blockade

[ blo-keyd ]
/ blɒˈkeɪd /

noun

the isolating, closing off, or surrounding of a place, as a port, harbor, or city, by hostile ships or troops to prevent entrance or exit.
any obstruction of passage or progress: We had difficulty in getting through the blockade of bodyguards.
Pathology. interruption or inhibition of a normal physiological signal, as a nerve impulse or a heart muscle–contraction impulse.

verb (used with object), block·ad·ed, block·ad·ing.

to subject to a blockade.

Nearby words

  1. block system,
  2. block tin,
  3. block trade,
  4. block vote,
  5. block, herbert lawrence,
  6. blockade-runner,
  7. blockage,
  8. blockboard,
  9. blockbust,
  10. blockbuster

Origin of blockade

1670–80; block (in the sense “to create obstacles”) + -ade1

Related forms

Synonym study

1. See siege.

Dictionary.com Unabridged Based on the Random House Unabridged Dictionary, © Random House, Inc. 2019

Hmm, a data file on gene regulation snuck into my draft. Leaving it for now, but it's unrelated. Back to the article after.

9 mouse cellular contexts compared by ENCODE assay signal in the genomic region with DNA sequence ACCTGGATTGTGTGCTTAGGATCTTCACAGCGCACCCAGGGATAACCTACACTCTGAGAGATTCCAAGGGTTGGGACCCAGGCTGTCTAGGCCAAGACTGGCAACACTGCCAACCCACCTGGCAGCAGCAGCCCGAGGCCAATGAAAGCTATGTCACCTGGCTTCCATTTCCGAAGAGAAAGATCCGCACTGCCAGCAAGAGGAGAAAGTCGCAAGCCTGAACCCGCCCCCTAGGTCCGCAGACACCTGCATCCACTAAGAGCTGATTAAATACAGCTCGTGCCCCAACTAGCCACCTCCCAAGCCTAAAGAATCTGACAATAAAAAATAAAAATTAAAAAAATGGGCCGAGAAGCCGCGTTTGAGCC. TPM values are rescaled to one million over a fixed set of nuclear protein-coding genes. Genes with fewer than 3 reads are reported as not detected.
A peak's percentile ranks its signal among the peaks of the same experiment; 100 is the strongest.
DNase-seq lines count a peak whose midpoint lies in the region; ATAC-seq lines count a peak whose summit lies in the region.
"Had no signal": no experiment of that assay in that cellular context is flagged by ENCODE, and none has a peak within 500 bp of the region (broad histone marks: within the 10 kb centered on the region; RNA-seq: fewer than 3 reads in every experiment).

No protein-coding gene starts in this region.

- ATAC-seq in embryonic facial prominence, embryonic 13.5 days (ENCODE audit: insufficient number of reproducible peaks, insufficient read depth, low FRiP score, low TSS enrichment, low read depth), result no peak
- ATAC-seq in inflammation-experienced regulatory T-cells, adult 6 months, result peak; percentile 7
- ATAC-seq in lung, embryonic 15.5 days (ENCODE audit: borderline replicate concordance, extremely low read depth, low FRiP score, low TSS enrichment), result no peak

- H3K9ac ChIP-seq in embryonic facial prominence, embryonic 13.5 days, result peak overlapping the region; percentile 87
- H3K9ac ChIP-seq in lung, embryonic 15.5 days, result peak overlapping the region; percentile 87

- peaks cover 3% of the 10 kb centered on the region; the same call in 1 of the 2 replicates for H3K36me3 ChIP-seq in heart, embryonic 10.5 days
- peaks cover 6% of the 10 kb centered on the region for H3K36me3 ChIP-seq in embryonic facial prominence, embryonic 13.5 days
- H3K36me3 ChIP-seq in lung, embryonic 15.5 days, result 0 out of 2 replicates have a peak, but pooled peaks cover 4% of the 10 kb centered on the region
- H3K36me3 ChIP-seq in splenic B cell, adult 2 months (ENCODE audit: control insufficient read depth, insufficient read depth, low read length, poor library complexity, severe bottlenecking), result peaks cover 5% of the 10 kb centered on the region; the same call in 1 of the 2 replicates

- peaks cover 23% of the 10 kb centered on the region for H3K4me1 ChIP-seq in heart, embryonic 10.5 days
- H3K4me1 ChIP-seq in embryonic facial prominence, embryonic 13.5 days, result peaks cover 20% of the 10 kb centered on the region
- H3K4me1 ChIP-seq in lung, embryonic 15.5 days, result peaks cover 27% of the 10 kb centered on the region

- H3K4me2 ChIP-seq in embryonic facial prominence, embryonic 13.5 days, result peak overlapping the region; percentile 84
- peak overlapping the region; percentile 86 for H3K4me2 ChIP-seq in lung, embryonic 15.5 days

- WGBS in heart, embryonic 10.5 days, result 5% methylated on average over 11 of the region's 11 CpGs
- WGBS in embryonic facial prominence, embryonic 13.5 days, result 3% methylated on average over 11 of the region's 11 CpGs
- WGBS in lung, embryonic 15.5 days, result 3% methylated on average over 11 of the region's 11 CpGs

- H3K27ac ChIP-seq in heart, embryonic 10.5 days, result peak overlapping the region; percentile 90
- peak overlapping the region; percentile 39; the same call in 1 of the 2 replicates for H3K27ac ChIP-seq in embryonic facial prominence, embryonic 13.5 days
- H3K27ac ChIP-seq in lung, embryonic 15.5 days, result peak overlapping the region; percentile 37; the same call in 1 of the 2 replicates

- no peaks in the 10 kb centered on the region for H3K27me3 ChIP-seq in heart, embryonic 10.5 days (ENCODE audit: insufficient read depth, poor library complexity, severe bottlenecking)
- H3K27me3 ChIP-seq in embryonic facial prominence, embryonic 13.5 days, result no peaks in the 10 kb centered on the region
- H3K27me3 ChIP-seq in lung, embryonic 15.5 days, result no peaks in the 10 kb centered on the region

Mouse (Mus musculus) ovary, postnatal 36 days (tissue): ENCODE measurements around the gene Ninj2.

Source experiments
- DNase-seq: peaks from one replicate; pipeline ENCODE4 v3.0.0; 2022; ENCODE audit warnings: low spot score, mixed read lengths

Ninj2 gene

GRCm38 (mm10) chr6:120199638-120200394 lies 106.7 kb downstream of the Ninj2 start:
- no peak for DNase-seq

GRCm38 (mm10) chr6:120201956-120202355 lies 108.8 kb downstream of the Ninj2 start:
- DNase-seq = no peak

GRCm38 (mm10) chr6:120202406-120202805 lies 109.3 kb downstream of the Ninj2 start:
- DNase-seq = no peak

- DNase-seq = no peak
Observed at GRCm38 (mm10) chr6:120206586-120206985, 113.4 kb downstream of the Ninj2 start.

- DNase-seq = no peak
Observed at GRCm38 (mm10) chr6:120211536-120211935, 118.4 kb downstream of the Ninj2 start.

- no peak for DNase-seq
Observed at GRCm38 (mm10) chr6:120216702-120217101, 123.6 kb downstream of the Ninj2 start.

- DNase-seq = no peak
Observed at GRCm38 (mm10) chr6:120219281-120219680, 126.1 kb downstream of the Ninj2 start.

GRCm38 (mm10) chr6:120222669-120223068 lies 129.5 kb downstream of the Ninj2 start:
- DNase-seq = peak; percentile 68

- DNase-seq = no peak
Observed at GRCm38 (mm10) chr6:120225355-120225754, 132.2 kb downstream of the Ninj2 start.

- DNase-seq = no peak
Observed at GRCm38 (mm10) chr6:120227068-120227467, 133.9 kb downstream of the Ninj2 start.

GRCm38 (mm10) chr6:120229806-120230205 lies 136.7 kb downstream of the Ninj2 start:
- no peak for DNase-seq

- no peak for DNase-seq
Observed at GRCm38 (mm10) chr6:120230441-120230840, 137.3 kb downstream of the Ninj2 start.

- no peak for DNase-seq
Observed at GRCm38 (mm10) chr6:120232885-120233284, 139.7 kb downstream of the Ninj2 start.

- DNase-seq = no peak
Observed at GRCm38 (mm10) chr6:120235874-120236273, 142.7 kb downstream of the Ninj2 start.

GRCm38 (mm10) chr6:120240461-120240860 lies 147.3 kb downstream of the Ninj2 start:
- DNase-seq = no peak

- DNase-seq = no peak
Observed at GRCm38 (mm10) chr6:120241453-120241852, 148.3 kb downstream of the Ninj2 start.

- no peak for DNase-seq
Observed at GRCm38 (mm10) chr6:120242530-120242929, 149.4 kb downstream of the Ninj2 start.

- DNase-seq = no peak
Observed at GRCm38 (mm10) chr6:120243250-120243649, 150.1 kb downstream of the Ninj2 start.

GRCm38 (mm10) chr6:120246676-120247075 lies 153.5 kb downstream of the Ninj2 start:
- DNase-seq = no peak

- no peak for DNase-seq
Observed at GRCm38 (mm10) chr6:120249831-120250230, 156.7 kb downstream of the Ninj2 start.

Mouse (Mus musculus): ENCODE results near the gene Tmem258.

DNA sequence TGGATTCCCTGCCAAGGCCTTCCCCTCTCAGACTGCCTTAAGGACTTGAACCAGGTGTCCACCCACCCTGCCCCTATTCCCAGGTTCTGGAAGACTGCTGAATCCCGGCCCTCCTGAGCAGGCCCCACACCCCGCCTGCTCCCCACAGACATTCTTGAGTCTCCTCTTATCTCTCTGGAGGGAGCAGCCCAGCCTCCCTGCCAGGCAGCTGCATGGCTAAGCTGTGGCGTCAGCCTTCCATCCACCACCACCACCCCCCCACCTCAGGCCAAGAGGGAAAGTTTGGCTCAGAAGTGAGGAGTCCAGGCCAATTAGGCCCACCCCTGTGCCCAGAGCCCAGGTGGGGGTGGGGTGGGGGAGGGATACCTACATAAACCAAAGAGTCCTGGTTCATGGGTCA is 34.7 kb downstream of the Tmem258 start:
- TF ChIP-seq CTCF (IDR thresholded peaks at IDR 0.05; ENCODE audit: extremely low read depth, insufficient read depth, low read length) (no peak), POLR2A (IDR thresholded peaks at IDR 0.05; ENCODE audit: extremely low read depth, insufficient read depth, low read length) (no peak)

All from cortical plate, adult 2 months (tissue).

Examples from the Web for blockade


British Dictionary definitions for blockade

blockade

/ (blɒˈkeɪd) /

noun

military the interdiction of a nation's sea lines of communications, esp of an individual port by the use of sea power
something that prevents access or progress
med the inhibition of the effect of a hormone or a drug, a transport system, or the action of a nerve by a drug

verb (tr)

to impose a blockade on
to obstruct the way to
Derived Formsblockader, noun

Word Origin for blockade

C17: from block + -ade, as in ambuscade

Collins English Dictionary - Complete & Unabridged 2012 Digital Edition © William Collins Sons & Co. Ltd. 1979, 1986 © HarperCollins Publishers 1998, 2000, 2003, 2005, 2006, 2007, 2009, 2012

Word Origin and History for blockade
Online Etymology Dictionary, © 2010 Douglas Harper

Medicine definitions for blockade

blockade

[ blŏ-kād ]

n.

Intravenous injection of large amounts of colloidal dyes in which the reaction of the reticuloendothelial cells to other influences is temporarily prevented.
Arrest of nerve impulse transmission at autonomic synaptic junctions, autonomic receptor sites, or myoneural junctions through the action of a drug.

The American Heritage® Stedman's Medical Dictionary Copyright © 2002, 2001, 1995 by Houghton Mifflin Company. Published by Houghton Mifflin Company.